A 50-metre wide asteroid will whiz past the earth on Friday — closer to the planet than any other asteroid of this size — becoming a much anticipated event for astronomers and stargazers from around the world.
The asteroid, called 2012 DA14, will pass some 27,630 kilometres above the earth that is well within the range of many geosynchronous communication and weather satellites. It is about 50 metres in size and, according to NASA, has no chance of hitting the earth and any of the satellites orbiting the earth.
Hassan Hariri, the CEO of Dubai Astronomy Group, said Nasa observers reported that a sizable asteroid would fly harmlessly past Earth today at 2.24pm (ET US) (19.24 GMT) and then head away from our planet. “And then we likely won’t see it again for at least a century, after Earth’s gravity slingshots the space rock onto a shorter orbit that takes it closer to the sun,” he added.
Quoting an asteroid expert, Donald Yeomans of the Nasa’s Jet Propulsion Laboratory in Pasadena, California, Hariri said the asteroid, travelling at 13km per second, will pass between the higher orbits of communication satellites and the lower orbits of navigational Global Positioning Satellites (GPS).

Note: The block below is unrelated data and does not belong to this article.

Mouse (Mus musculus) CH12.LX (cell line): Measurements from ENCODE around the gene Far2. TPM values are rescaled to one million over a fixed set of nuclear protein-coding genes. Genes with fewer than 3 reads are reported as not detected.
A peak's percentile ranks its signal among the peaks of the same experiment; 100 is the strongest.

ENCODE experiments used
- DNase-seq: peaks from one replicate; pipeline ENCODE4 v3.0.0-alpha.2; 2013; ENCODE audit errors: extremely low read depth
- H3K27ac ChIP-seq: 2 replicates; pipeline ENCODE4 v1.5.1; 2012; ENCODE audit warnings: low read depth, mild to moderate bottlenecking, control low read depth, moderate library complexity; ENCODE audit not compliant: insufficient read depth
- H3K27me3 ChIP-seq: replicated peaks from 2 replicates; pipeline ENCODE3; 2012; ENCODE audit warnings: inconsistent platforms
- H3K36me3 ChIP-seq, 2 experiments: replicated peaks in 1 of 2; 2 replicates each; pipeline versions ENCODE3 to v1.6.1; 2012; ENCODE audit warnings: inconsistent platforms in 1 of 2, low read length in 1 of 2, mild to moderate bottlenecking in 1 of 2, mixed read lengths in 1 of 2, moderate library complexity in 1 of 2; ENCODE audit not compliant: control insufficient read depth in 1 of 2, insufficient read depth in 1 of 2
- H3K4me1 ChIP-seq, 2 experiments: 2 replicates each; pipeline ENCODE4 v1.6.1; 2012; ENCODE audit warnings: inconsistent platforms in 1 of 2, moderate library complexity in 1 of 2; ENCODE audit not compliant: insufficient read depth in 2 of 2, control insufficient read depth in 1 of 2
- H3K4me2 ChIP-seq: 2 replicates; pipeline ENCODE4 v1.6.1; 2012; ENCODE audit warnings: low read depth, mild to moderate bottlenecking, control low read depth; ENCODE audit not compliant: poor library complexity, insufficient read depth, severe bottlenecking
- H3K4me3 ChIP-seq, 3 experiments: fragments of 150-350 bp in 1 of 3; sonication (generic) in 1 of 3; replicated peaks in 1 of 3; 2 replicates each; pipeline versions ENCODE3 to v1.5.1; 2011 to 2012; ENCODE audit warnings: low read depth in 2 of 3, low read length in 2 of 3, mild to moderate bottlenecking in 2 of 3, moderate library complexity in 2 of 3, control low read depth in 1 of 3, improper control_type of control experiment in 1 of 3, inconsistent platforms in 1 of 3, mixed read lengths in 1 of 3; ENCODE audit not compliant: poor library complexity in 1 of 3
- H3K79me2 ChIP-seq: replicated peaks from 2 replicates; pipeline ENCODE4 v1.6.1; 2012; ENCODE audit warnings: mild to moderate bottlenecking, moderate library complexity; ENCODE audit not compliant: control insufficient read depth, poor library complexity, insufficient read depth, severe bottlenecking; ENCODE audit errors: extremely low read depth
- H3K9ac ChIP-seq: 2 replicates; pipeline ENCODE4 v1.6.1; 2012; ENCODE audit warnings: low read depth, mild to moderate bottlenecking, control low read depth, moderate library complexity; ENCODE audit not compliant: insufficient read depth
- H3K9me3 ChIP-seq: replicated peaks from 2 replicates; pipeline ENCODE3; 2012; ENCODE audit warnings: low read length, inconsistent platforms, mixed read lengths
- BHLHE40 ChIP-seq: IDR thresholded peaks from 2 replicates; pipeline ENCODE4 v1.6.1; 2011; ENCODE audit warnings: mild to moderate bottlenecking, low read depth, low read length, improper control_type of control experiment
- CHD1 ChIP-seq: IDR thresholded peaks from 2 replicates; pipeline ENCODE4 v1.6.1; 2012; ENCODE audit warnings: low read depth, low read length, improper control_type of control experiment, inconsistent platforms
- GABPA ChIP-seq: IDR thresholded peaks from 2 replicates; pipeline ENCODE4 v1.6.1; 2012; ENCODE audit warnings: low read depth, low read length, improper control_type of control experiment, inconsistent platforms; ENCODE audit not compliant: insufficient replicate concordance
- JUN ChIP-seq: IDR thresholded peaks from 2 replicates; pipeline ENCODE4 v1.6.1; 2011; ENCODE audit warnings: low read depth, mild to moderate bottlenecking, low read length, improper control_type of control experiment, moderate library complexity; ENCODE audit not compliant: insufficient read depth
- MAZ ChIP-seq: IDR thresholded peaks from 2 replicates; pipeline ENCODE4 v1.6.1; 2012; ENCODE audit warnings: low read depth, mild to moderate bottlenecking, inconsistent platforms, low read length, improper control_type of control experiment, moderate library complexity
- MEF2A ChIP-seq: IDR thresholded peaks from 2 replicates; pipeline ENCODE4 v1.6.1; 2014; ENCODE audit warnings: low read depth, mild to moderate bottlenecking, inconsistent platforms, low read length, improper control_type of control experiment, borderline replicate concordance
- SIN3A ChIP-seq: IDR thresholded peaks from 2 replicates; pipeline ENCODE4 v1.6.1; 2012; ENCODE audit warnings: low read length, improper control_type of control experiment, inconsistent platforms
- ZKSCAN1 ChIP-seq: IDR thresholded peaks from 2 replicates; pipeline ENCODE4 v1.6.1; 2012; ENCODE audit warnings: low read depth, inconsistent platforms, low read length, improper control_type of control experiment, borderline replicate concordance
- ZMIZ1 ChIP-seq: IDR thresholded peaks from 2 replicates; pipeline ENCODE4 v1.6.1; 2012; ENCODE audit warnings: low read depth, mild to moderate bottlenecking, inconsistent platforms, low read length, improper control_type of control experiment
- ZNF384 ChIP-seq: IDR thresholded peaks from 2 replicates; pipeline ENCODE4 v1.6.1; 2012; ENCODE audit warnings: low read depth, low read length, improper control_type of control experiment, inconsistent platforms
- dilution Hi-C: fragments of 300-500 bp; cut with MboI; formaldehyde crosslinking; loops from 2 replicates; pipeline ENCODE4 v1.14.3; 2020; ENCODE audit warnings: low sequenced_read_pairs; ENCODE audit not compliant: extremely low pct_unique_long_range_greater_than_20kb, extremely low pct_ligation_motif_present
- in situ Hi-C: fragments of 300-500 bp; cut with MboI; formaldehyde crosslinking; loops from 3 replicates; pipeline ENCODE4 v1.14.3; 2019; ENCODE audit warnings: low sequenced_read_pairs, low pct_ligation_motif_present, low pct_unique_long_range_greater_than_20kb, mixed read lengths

Scientists believe that the collision with earth of such a huge asteroid at this a speed could have been disastrous. A comet had hit the earth in 1908 in the Russia’s Siberia region, destroying some 80 million trees in 2150 square kilometres area.
The asteroid was discovered last year by a group of amateur astronomers in Spain, and was being closely monitored by scientists and astronomers from around the world since then. Professional and amateur astronomers have been standing by with telescopes and binoculars to catch a rare view of the celestial body.
Dr Manahel Thabet, a researcher in quantum mathematics and member of the DAG, will be present at the DAG’s facility. Dr Thabet is also a specialist in measuring universal distances. Hariri said DAG had a plan to develop a research programme in the near future. “This event is a good chance to collect data and set up a research team to carry forward a research base programme at the DAG,” he said. [GN]